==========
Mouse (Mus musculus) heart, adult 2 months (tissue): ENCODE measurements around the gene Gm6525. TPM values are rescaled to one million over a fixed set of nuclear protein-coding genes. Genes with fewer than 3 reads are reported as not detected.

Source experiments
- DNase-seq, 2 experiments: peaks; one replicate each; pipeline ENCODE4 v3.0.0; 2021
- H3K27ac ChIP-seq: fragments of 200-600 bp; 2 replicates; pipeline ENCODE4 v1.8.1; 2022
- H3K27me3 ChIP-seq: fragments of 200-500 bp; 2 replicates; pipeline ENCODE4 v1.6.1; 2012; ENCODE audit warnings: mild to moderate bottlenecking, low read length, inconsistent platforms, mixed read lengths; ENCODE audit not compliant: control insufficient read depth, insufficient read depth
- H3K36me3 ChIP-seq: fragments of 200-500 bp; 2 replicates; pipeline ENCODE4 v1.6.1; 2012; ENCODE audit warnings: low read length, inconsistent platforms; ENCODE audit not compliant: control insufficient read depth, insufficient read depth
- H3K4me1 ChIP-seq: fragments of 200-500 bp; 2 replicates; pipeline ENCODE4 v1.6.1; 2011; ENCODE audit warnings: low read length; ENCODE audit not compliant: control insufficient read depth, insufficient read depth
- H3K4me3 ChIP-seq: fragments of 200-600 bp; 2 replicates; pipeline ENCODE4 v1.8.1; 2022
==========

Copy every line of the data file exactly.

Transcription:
Mouse (Mus musculus) heart, adult 2 months (tissue): ENCODE measurements around the gene Gm6525. TPM values are rescaled to one million over a fixed set of nuclear protein-coding genes. Genes with fewer than 3 reads are reported as not detected.

Source experiments
- DNase-seq, 2 experiments: peaks; one replicate each; pipeline ENCODE4 v3.0.0; 2021
- H3K27ac ChIP-seq: fragments of 200-600 bp; 2 replicates; pipeline ENCODE4 v1.8.1; 2022
- H3K27me3 ChIP-seq: fragments of 200-500 bp; 2 replicates; pipeline ENCODE4 v1.6.1; 2012; ENCODE audit warnings: mild to moderate bottlenecking, low read length, inconsistent platforms, mixed read lengths; ENCODE audit not compliant: control insufficient read depth, insufficient read depth
- H3K36me3 ChIP-seq: fragments of 200-500 bp; 2 replicates; pipeline ENCODE4 v1.6.1; 2012; ENCODE audit warnings: low read length, inconsistent platforms; ENCODE audit not compliant: control insufficient read depth, insufficient read depth
- H3K4me1 ChIP-seq: fragments of 200-500 bp; 2 replicates; pipeline ENCODE4 v1.6.1; 2011; ENCODE audit warnings: low read length; ENCODE audit not compliant: control insufficient read depth, insufficient read depth
- H3K4me3 ChIP-seq: fragments of 200-600 bp; 2 replicates; pipeline ENCODE4 v1.8.1; 2022